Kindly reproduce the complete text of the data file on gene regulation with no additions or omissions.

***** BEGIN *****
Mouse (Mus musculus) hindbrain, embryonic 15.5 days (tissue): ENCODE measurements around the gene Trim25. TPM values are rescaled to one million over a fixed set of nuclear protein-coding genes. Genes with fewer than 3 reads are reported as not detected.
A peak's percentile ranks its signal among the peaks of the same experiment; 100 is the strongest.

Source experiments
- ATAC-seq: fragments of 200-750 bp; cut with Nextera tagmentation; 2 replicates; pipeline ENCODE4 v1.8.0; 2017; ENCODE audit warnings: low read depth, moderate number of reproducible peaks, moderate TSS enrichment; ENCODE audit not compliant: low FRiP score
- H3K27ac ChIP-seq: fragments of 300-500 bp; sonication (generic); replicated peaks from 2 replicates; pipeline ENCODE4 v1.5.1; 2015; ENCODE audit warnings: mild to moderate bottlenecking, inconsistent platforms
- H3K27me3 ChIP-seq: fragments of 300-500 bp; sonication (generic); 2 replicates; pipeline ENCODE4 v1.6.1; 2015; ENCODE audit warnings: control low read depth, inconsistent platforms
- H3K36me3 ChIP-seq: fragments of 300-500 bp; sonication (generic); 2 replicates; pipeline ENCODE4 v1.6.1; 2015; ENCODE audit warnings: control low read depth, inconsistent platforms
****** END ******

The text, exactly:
Mouse (Mus musculus) hindbrain, embryonic 15.5 days (tissue): ENCODE measurements around the gene Trim25. TPM values are rescaled to one million over a fixed set of nuclear protein-coding genes. Genes with fewer than 3 reads are reported as not detected.
A peak's percentile ranks its signal among the peaks of the same experiment; 100 is the strongest.

Source experiments
- ATAC-seq: fragments of 200-750 bp; cut with Nextera tagmentation; 2 replicates; pipeline ENCODE4 v1.8.0; 2017; ENCODE audit warnings: low read depth, moderate number of reproducible peaks, moderate TSS enrichment; ENCODE audit not compliant: low FRiP score
- H3K27ac ChIP-seq: fragments of 300-500 bp; sonication (generic); replicated peaks from 2 replicates; pipeline ENCODE4 v1.5.1; 2015; ENCODE audit warnings: mild to moderate bottlenecking, inconsistent platforms
- H3K27me3 ChIP-seq: fragments of 300-500 bp; sonication (generic); 2 replicates; pipeline ENCODE4 v1.6.1; 2015; ENCODE audit warnings: control low read depth, inconsistent platforms
- H3K36me3 ChIP-seq: fragments of 300-500 bp; sonication (generic); 2 replicates; pipeline ENCODE4 v1.6.1; 2015; ENCODE audit warnings: control low read depth, inconsistent platforms